© University of East Anglia
The buildings set to close include parts of the famous Ziggurats
Free bikes for students moved off university campus due to unsafe accommodation
Following the discovery of unsafe concrete, the University of East Anglia has moved 170 students off campus, with each receiving a free bike voucher
In the east of England, a university has offered 170 relocated students free bikes, as some of the university's main accommodation has been closed due to the presence of dangerous concrete.
Reinforced Autoclave Aerated Concrete (RAAC) has been causing havoc all through the United Kingdom. In recent weeks, as school holidays came to an end, 147 schools around the country were deemed unsafe due to new Government guidance that declared the material unsafe.
On September 8, just weeks before students at the University of East Anglia (UEA) arrived for the new university year, the university announced that vast swathes of its accommodation would close in line with the new rules on RAAC. 750 students have been affected, and in the past few days, the university has scrambled to find new accommodation for each of them. Most of the students affected will remain on campus, but 170 have been placed in private accommodation in the nearby city of Norwich.
To cover the 4.2km between the new accommodation and the university, UEA is offering relocated students a free bus pass or a voucher to buy a bicycle. The details of the vouchers are, at present, unclear. GCN has reached out to the university for more information.
All we do know is that the university is determined to ensure students do not suffer financially from the relocation. In a statement about the relocation, the university insists that "there will be no financial impact on any student as a result of any change to their planned accommodation".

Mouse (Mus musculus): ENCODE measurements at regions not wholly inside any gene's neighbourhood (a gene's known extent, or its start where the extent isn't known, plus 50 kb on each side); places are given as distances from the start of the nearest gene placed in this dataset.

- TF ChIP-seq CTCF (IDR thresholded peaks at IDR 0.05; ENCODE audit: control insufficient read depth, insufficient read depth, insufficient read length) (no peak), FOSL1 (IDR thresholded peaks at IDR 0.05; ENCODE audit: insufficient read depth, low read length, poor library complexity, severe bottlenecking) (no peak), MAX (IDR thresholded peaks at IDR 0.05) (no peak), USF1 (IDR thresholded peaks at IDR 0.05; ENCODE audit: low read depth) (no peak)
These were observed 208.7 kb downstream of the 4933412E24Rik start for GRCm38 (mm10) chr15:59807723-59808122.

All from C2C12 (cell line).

In a statement, Vice-Chancellor Professor David Maguire emphasised how well the university has responded to this unfortunate situation, saying: “A lot of hard work has gone into minimising disruption for our students and I’m very pleased that we’re now in a position where every relocated student knows where they are going to be moving into when they arrive with us for the new academic year. It’s been a huge logistical challenge to find accommodation for around 750 students at such short notice but this has been completed successfully."
Without a doubt, the disruption that this crumbling concrete has caused both at UEA and across the country has been catastrophic, but it's encouraging to see cycling promoted by the university. If even a few of the 170 students offered a free bike take up the offer and discover the benefits of cycling as transport, we might be able to draw some positive outcomes from this difficult situation.